Court Broadens Interpretation of Code Sections Invalidating Ipso Facto Contract Provisions

Last week, the United States Bankruptcy Court for the Southern District of New York issued a decision in the Lehman Brothers bankruptcy proceedings holding invalid a subordination clause within a credit linked synthetic portfolio note transaction (the “Transaction”) in connection with which one of the Lehman subsidiaries had entered into a swap agreement. The court issued a broad ruling that extended certain protections of the automatic stay upon the bankruptcy filing of not only the entity that is a party to the transaction at question, but also upon the bankruptcy filing of a related entity. The effect of this decision may reach beyond the Lehman proceedings and alter the early termination payout provisions of other similarly structured deals.


The summary judgment decision was issued on behalf of Lehman Brothers Special Financing Inc. (“LBSF”), a subsidiary of Lehman Brothers Holding, Inc. (“LBHI”), in the adversary proceeding, Lehman Brothers Special Financing Inc. v. BNY Corporate Trustee Services Ltd., Ch. 11 Case No. 08-13555, Adv. No. 09-01242 (Bankr. S.D.N.Y. Jan. 25, 2010). The Transaction was governed by a certain Principal Trust Deed entered into by a predecessor of BNY Corporate Trust Services Limited (“BNY”) with issuers of several classes of notes (the “Notes”). Each series of Notes was governed by a Supplemental Trust Deed (each the “Supplemental Trust Deed,” and together with all other agreements underlying the Notes, the “Transaction Documents”). Under the Transaction Documents, BNY was trustee of collateral that secured each issuer’s obligations under the Notes and a swap agreement to which LBSF was the swap counterparty (the “Swap Agreement”).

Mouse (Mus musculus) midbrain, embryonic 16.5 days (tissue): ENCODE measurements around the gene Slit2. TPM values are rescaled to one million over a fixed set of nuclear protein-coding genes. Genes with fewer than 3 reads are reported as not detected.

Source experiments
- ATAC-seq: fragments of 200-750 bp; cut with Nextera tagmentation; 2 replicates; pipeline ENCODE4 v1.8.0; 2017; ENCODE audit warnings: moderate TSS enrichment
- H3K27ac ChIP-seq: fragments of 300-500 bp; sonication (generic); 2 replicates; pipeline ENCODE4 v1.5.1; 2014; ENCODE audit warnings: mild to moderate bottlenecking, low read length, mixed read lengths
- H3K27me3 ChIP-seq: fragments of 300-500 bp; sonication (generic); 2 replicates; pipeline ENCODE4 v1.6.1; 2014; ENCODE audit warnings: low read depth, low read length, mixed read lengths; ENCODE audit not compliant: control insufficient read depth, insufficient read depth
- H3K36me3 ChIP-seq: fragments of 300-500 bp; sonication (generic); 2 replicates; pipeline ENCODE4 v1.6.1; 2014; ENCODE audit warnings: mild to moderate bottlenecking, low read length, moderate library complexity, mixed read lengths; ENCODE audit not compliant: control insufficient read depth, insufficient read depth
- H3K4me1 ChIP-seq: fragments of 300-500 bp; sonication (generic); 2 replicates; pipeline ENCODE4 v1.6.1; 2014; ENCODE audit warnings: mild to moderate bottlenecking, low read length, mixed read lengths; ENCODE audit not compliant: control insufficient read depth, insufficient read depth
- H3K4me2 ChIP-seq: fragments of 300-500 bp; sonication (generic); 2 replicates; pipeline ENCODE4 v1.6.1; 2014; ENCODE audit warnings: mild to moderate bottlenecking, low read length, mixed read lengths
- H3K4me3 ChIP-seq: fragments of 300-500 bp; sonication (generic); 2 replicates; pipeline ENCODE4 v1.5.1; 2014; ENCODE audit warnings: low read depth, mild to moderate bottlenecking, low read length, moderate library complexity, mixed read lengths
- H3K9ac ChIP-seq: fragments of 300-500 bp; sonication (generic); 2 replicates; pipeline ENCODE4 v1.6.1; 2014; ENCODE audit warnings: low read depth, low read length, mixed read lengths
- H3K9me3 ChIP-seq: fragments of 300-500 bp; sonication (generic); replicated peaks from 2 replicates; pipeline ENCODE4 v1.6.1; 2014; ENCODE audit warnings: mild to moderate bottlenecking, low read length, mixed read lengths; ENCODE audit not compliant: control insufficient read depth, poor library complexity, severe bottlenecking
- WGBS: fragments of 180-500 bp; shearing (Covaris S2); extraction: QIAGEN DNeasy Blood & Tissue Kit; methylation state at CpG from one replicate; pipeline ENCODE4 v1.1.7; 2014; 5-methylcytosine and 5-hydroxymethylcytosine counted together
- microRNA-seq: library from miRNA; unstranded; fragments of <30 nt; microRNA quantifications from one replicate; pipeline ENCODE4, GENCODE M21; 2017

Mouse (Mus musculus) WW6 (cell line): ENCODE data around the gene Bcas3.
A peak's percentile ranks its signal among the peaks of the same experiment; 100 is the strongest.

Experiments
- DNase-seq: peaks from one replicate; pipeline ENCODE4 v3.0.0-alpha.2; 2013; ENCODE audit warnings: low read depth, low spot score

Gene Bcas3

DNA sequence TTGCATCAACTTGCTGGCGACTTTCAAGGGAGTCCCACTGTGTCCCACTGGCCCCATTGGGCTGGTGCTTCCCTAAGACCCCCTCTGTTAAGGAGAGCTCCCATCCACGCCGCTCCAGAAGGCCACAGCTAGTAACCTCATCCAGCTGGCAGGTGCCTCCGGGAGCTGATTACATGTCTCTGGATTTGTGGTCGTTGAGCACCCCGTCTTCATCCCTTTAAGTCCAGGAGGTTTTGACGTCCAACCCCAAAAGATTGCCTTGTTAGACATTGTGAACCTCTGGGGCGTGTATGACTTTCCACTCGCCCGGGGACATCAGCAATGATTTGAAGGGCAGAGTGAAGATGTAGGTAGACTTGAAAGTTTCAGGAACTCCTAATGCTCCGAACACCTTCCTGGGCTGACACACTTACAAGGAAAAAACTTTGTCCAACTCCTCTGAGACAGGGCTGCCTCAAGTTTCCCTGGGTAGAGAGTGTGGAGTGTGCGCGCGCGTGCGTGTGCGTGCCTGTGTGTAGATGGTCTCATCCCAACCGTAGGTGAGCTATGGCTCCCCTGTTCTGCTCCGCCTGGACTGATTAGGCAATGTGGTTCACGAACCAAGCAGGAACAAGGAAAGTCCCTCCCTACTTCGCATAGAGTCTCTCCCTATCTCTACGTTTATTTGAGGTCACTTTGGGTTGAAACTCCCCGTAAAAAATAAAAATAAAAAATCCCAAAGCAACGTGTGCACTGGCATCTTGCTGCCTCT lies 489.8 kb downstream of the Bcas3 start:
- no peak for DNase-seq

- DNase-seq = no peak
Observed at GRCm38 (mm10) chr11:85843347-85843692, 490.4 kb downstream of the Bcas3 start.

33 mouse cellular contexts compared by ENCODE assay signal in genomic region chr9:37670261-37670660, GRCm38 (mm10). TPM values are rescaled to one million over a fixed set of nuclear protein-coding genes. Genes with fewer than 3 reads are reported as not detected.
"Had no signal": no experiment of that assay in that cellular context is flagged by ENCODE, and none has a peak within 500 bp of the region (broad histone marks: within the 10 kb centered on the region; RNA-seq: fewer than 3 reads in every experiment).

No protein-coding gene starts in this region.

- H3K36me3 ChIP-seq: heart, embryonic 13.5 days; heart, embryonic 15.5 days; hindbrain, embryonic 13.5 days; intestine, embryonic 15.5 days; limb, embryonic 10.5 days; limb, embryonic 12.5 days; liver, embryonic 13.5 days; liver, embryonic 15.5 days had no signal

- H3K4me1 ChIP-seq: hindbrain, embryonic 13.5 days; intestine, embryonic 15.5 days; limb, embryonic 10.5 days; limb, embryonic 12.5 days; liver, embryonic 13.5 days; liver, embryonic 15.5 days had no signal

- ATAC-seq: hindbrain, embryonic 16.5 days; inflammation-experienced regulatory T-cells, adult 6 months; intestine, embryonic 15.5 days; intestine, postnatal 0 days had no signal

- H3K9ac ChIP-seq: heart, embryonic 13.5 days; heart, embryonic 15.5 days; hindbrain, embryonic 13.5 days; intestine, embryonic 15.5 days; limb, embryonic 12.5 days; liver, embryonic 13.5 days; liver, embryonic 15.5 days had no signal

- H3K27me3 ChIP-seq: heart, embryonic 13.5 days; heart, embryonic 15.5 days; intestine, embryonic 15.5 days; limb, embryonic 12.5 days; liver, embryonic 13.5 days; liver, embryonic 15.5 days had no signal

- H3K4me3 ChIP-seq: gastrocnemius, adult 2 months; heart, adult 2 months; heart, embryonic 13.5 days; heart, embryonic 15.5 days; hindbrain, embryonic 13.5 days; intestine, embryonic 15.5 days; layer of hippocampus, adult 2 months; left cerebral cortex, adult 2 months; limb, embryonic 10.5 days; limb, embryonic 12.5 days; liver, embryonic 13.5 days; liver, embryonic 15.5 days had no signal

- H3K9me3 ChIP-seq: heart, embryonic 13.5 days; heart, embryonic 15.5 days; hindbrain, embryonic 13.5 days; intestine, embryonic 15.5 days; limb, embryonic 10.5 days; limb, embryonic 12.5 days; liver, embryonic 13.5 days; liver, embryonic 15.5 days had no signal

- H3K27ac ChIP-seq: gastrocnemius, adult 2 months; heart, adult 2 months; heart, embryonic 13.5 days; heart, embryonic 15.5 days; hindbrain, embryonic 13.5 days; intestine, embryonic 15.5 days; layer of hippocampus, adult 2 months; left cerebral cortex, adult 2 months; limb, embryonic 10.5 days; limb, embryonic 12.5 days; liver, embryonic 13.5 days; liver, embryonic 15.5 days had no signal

The dispute centered around the enforceability of certain provisions of the Transaction Documents that reversed the priorities of payment so that holders of Notes would be entitled to priority over amounts that would otherwise be payable to LBSF and modified the amounts payable upon early redemption of the Notes in the event LBSF defaulted under the terms of the Swap Agreement (the “Subordination Provisions”). Under the terms of the Swap Agreement, when an event of default occurs and an Early Termination Date is designated, a termination payment may be owed to LBSF by each issuer. Under normal circumstances, the Transaction Documents provided that LBSF, as swap counterparty, is to be paid before the holders of the Notes. The Subordination Provisions provided that when an event of default occurred under the Swap Agreement where LBSF is the defaulting party, then LBSF’s priority for payment is subordinated to the holders of the Notes. The Swap Agreement provided that the filing of a bankruptcy petition by the swap counterparty or its credit support provider constituted an event of default thereunder, with the swap counterparty being the defaulting party.

On September 15, 2008, LBHI, the credit support provider for LBSF’s payment obligations under the Swap Agreement, filed its Chapter 11 petition, followed by LBSF filing its petition on October 3, 2008. As a result of the event of default under the Swap Agreement, the issuer of the notes sent notice to LBSF on December 1, 2008, designating an early termination date, thereby terminating the Swap Agreement and giving rise to amounts payable to LBSF upon termination.

The Adversary Proceeding

As the court explained, the central issue in this adversary proceeding is, “the priority of payment to beneficiaries (one a noteholder and the other a swap counterparty) that hold competing interests in collateral securing certain credit linked synthetic portfolio notes.” In essence, the court decided whether the Subordination Provisions were enforceable.